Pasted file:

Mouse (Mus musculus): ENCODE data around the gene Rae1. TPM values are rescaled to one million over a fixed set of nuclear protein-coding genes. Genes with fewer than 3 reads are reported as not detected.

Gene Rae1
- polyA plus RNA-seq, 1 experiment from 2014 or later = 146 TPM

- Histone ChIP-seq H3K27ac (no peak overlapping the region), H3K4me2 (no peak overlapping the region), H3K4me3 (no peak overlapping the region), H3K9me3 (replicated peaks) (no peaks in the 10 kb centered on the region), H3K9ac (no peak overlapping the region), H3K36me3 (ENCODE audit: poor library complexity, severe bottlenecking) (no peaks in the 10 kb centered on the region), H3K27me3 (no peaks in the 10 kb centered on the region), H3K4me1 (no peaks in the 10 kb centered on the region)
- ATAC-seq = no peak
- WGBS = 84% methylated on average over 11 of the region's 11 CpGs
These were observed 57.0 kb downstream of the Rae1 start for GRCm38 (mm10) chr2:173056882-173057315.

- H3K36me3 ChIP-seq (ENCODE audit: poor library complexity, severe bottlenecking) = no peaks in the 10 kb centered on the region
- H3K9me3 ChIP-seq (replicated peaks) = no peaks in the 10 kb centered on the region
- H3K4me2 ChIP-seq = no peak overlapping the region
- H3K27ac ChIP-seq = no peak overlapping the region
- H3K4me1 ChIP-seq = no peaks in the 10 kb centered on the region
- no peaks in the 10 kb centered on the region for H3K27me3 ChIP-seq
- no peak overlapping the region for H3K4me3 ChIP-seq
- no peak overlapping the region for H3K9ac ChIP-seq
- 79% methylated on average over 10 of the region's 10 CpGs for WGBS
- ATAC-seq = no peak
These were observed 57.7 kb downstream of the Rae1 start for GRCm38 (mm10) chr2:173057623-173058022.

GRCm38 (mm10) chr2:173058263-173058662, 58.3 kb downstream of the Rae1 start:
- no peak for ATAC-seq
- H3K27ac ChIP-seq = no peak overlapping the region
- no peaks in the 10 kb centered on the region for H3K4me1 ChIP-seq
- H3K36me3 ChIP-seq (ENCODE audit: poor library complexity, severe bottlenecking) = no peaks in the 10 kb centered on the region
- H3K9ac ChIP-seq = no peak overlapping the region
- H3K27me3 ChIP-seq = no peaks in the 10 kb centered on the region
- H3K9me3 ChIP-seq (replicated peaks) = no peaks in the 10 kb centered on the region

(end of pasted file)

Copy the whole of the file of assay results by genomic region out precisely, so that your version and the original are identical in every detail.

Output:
Mouse (Mus musculus): ENCODE data around the gene Rae1. TPM values are rescaled to one million over a fixed set of nuclear protein-coding genes. Genes with fewer than 3 reads are reported as not detected.

Gene Rae1
- polyA plus RNA-seq, 1 experiment from 2014 or later = 146 TPM

- Histone ChIP-seq H3K27ac (no peak overlapping the region), H3K4me2 (no peak overlapping the region), H3K4me3 (no peak overlapping the region), H3K9me3 (replicated peaks) (no peaks in the 10 kb centered on the region), H3K9ac (no peak overlapping the region), H3K36me3 (ENCODE audit: poor library complexity, severe bottlenecking) (no peaks in the 10 kb centered on the region), H3K27me3 (no peaks in the 10 kb centered on the region), H3K4me1 (no peaks in the 10 kb centered on the region)
- ATAC-seq = no peak
- WGBS = 84% methylated on average over 11 of the region's 11 CpGs
These were observed 57.0 kb downstream of the Rae1 start for GRCm38 (mm10) chr2:173056882-173057315.

- H3K36me3 ChIP-seq (ENCODE audit: poor library complexity, severe bottlenecking) = no peaks in the 10 kb centered on the region
- H3K9me3 ChIP-seq (replicated peaks) = no peaks in the 10 kb centered on the region
- H3K4me2 ChIP-seq = no peak overlapping the region
- H3K27ac ChIP-seq = no peak overlapping the region
- H3K4me1 ChIP-seq = no peaks in the 10 kb centered on the region
- no peaks in the 10 kb centered on the region for H3K27me3 ChIP-seq
- no peak overlapping the region for H3K4me3 ChIP-seq
- no peak overlapping the region for H3K9ac ChIP-seq
- 79% methylated on average over 10 of the region's 10 CpGs for WGBS
- ATAC-seq = no peak
These were observed 57.7 kb downstream of the Rae1 start for GRCm38 (mm10) chr2:173057623-173058022.

GRCm38 (mm10) chr2:173058263-173058662, 58.3 kb downstream of the Rae1 start:
- no peak for ATAC-seq
- H3K27ac ChIP-seq = no peak overlapping the region
- no peaks in the 10 kb centered on the region for H3K4me1 ChIP-seq
- H3K36me3 ChIP-seq (ENCODE audit: poor library complexity, severe bottlenecking) = no peaks in the 10 kb centered on the region
- H3K9ac ChIP-seq = no peak overlapping the region
- H3K27me3 ChIP-seq = no peaks in the 10 kb centered on the region
- H3K9me3 ChIP-seq (replicated peaks) = no peaks in the 10 kb centered on the region